Thursday, January 01, 2009

27Oct1863, Charles Turns 21

HAGLEY, Tuesday, October 27th, 1863.
—A red-letter day, adding to the many that shine out at intervals through my life. Not that it was by any means a day of unmixed enjoyment ; on the contrary, I don't think I began really to enjoy myself (such was one's anxiety) till after midnight ! But it was a day of deep thankfulness, and awakened bright hopes for the future. The events that happened to mark dear old Charles' birthday were guns fired early in the morning ; a procession of the school with garlands and flags to the back of the house, where they sung, and an address to Papa was read by Stephens ; wine and cake were given to all the children at the school ; and finally a ball given to all the county (about 500), including the Duc and Duchesse d'Aumale and the Prince de Condé. We received in the hall and the billiard-room : danced in the gallery and drawing-room : supper in the dining-room, tea in the library, Papa's two rooms cloakrooms. There arrived to-day Wenlocks, Braybrookes, Neville Grenvilles, Mrs. Charles Robartes, and, to sleep in the village, Lord John Manners, Ld. John Hervey, Messrs. C. and H. Wynne, Ross (the gt rifle shot), Stopford Selfe and Stewart. Also C. Robartes slept out. At the school was Charles's first speech, my first time of hearing him : his opening sentence was enough to relieve one's fright as to how he wd do it. It was really perfect : simple and to the point, forgetting no one, and just the right length. One word about Papa my wretched head has managed to retain. After saying something of desire to be like him, "not that I can hope to emulate him, for who could?" The simplicity of this made it so much better than a long compliment. After this had ended with tremendous cheers from all the children, some of us went to church, where the Psalms for the day spoke to one's feelings at the time, as they always do in every marked circumstance of life. The 126th, 127th, and 128th psalms put into words all that could come into one's heart about Papa, and left one with a happy trust that the blessings there spoken of would long be his. "Blessed are all they that fear the Lord, and walk in His ways."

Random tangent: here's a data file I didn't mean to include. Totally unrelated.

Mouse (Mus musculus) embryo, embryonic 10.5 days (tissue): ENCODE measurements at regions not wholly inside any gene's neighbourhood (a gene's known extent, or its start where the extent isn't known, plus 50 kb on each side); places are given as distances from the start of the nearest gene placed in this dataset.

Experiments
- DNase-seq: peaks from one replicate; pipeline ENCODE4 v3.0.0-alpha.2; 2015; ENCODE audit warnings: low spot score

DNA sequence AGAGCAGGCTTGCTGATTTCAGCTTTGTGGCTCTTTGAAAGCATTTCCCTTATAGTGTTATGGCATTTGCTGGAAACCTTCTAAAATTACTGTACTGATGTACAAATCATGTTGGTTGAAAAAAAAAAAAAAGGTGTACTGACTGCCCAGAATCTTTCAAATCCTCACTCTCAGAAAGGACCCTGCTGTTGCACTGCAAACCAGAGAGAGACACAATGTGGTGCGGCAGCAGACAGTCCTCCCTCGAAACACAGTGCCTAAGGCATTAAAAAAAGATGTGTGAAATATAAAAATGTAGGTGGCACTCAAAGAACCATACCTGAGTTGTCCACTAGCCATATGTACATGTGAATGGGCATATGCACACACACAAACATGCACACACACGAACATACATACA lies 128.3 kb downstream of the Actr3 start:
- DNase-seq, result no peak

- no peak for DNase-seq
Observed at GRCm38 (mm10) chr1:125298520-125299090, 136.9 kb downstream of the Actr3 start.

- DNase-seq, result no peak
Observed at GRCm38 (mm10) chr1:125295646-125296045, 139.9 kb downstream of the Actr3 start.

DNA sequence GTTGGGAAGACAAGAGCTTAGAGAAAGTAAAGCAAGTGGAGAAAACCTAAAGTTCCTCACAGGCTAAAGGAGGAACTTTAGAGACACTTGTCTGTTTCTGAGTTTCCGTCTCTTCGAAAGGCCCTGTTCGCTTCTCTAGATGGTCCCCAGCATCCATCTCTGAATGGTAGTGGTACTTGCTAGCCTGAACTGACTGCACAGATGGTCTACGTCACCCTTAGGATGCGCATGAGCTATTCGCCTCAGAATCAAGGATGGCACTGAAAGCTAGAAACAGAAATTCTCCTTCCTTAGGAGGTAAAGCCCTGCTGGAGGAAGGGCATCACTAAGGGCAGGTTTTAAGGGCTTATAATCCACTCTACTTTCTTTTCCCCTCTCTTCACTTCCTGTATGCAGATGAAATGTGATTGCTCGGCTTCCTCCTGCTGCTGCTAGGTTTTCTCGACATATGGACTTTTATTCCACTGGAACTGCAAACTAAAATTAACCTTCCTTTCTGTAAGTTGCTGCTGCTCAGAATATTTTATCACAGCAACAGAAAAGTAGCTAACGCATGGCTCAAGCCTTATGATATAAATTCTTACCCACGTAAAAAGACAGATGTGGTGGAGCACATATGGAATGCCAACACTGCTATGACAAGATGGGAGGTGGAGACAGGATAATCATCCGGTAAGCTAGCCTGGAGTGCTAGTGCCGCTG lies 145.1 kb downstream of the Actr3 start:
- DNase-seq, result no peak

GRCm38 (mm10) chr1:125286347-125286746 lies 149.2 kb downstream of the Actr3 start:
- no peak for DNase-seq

The monster dinner of 38 people came off at six : we had to sit round the room at a horseshoe table ! In the middle of it arrived the Wenlocks ; about 9½ the guests began to arrive ; old Meriel helped me to receive them, and looked so handsome in her lace. The Royal people came early, and were established on a little dais opposite the fireplace in the gallery. The Duc was exceedingly gracious and pleasant : in the first Quadrille he and I danced, Charles with the Duchesse vis-à-vis ; the Prince de Conde proved to be very pleasant and conversible too ; talked a good deal about his dislike of having to go for his "stoodees to ze continent," and so missing the season ; and announced that he was quite an Englishman, except as to politics. "How should I be elsewise ?" I couldn't help thinking his English might have been a little less unmistakably French, therefore ! Till supper, I was a little unhappy : the room grew terribly hot and the crowd certainly was ; but everybody seemed exceedingly jovial. We went in state to supper at 12 ; the Royalties had a round table apart under the middle window, where was a small platform. Papa, At. Yaddy, Granny, Atie. P. , and I sat down with them and I suppose about 200 people squeezed into the room, the rest remaining in the drawing-room, and as many as possible in the doorway. In progress of time, the Duke mounted the platform and made an excellent speech proposing Charles's health, very fluent and graceful, in spite of the strongest French accent ; and then dear old Charles got up, and stood for some minutes while everybody cheered him. He did look grand, with his face softened by feeling, and a little paler than usual. He spoke slowly, especially when what he said moved them, and there was a manly modesty about his manner that went straight to one's heart. He thanked them all most heartily, and then dwelt really beautifully on how he felt that he owed their kindness entirely to their love for Papa, reserving nothing for himself, and how he knew he cd say nothing stronger than that he hoped to follow his example. Spoke of hoping soon to know them all, and of always remembering their kindness. Oh dear ! if I cd but remember it all ! It was such real happiness to hear him give expression to such deep and true feeling : I always instinctively felt that he had it in his heart, but his reserve is so great that he has hardly ever spoken out anything of the sort, and now to hear him say he rejoiced to be able "thus publically and emphatically" to express his sense of all Papa's example was to him, and his hope that he should prove himself not altogether unworthy of it, was an overpowering joy to me. . . . I went out of the room with a light heart indeed ! but had a blow in missing Papa's speech, which was unexpected, Ld. Dudley giving his health after we had marched out. It was beautiful, all say who heard it. The last guests got away about 1/4 4, and the happy, successful end of everything rubbed out all the previous anxieties, and I can only repeat that it was a red-letter day.

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